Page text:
In childhood, when you played outside with other children, everyone had to be clear about which game they play and which rules apply. Only then it was possible to have fun.
In later life, this principle developed further, but it also became less transparent. Whereas we used to know quite explicitly what the rules of the game were, it is no longer quite so clear in business. Over the years, many scientists have developed theories and models to make these mechanisms transparent. Ideally even controllable. This has given rise to an entire professional groups of managers who are supposed to have things under control.
Nowadays there is a lot of talk about digitization and data. Which is a new situation for everyone; one tries to understand it, to give it meaning. For this, proven standards are often used. What could be more natural than to use the proven models, they have been used successfully in the last decades. Capitalism and management classics are such standards. Unfortunately, it is too often forgotten to ask whether the enviromental conditions still fit the criteria. Unfortunately, this is rarely the case; the theories and models from the time of capitalism are usually made for another world. Because the primary good in capitalism is capital. Capital not in the sense of money, but in terms of tangible assets ( e.g., machines, raw materials, land). Tangible assets, however, have characteristics that no longer apply in digitalization. In the case of an iron ore mine, it is obvious who owns it. So if you sell it, there are no questions as to who it belongs to. There is also no uncertainty about who may exploit the iron ore, apart from "bad" people who use it, which is rare as the owner can protect the mine well and regulate access strictly. With this, you can own a physical good. This was the only way to make trade possible because you could sell goods from A to B. Thus "property" was the cornerstone of economic activity. That is why our governments have taken so much effort for so long to regulate property and establish protection for property.
So it was a very promising strategy to own property, to be the only one who has access to it. This would then generate great profits (in technical jargon, this is referred to as the "resource based view"). Patents were the means of choice when it came to inventions and intellectual know-how. More difficult to protect than hard physical things like an ore mine. But here we have noticed for quite some time that it is not real protection, but protection based on the fact that everyone believes in it.
On the other hand, in digitalization, this is no longer so easy, because data/information is difficult to access and hold. There is no real ownership of data because as of today you can sell a bit twice without noticing that you have sold it twice and without one of the buyers seeing that he does not have the original. Because which one is the original? Both have the same quality and the same characteristics.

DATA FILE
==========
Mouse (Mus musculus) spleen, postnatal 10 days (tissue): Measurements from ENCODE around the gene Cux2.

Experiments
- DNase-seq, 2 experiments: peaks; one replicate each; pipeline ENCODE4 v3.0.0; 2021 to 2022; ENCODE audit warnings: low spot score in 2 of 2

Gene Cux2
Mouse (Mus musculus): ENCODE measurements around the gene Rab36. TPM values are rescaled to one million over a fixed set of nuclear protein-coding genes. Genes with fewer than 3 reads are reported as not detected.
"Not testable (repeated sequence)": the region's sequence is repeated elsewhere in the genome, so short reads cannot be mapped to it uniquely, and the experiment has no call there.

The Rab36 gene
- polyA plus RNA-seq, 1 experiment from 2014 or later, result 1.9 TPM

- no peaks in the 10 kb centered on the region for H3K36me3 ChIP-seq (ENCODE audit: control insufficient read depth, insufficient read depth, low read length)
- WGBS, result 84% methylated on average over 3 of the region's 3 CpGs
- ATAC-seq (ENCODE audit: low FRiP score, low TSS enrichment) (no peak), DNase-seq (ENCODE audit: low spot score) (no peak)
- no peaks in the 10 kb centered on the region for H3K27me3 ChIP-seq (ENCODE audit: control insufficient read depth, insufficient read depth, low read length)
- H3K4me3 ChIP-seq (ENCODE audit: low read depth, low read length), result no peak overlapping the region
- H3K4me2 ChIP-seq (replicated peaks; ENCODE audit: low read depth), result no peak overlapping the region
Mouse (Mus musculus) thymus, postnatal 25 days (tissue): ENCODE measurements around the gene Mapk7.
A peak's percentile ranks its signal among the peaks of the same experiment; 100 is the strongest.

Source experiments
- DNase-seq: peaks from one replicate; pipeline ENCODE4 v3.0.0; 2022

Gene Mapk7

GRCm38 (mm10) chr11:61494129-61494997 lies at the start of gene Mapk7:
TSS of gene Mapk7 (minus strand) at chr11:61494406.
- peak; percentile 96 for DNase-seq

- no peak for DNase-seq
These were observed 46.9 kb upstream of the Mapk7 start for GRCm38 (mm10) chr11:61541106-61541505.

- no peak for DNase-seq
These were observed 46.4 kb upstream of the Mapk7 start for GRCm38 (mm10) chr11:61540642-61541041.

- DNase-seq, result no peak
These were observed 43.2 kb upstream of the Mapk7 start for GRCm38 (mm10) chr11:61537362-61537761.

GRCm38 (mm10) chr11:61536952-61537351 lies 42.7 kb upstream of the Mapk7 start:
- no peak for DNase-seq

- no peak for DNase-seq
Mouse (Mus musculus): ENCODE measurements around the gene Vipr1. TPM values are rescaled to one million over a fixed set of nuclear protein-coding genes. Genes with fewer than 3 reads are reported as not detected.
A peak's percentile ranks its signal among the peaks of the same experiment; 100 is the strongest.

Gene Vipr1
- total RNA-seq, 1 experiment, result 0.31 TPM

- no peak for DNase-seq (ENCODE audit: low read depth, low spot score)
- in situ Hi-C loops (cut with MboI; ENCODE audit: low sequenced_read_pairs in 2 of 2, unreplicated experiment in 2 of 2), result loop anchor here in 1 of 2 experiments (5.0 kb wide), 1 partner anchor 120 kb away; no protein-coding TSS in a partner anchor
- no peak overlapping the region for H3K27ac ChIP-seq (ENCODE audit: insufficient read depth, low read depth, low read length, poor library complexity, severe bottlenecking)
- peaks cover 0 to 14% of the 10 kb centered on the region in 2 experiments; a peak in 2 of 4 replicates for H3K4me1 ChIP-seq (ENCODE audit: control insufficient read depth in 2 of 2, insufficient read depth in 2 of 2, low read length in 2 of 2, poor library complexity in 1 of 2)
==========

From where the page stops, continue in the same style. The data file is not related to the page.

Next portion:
So we should ask ourselves what the rules of the game are in digitization. Or maybe even whether we still play the same game? I think we have changed the game and the rules have changed. To be successful in the digital world, we should try to understand these rules and then make them transparent. It doesn't help to condemn the new or try to solve the problems with old tools.
There is often talk that "data is the new gold," whoever owns it will make big money. This presupposes, however, that one can own data, similar to the ore mine. This is an excellent example of how the rules of the past are applied to the present, forgetting that the game has changed. The wrong conclusion then is that you don't share data, but stockpile it somewhere.
The Wall Street Journal has well recognized it in an editorial, it is not the data, but the models/algorithms that are used to turn the data into something that adds value. Already today we are drowning in data because every day infinite amount of data is produced. But are we now omniscient? The sheer amount of data cannot be the key to success. Now one might object that with all the developments in the field of AI, algorithms will soon be worthless because we humans no longer know them, but the computer has created them itself. Yes, therefore it is all the more critical that you train "your" AI and thus have the algorithm. AI is never brilliant, but only very fast and efficient in the calculation. It will always work better in the near future if you give expert knowledge first. But just people who work with something have this expertise today. In other words, the manufacturer of a machine or the expert for a production step.
In a data-driven world, it's not "hoarding" that is promising, but sharing under clear rules. The so-called success models such as Facebook and Google are built on sandy ground. They are based on the belief that individuals are willing to make themselves transparent and give up all control. However, more and more people realize that they or their data are being monetarized without really having control over it. So it's something with limited potential because there are no clear fair rules.
If you keep this in mind, you have to ask yourself how to be successful in the future. I think that not only the rules of the game have changed, but also the game! We should, therefore, abandon the proven and tested tools and focus ourselves to the new game. Let us become masters of the new and stop playing the new game with old rules.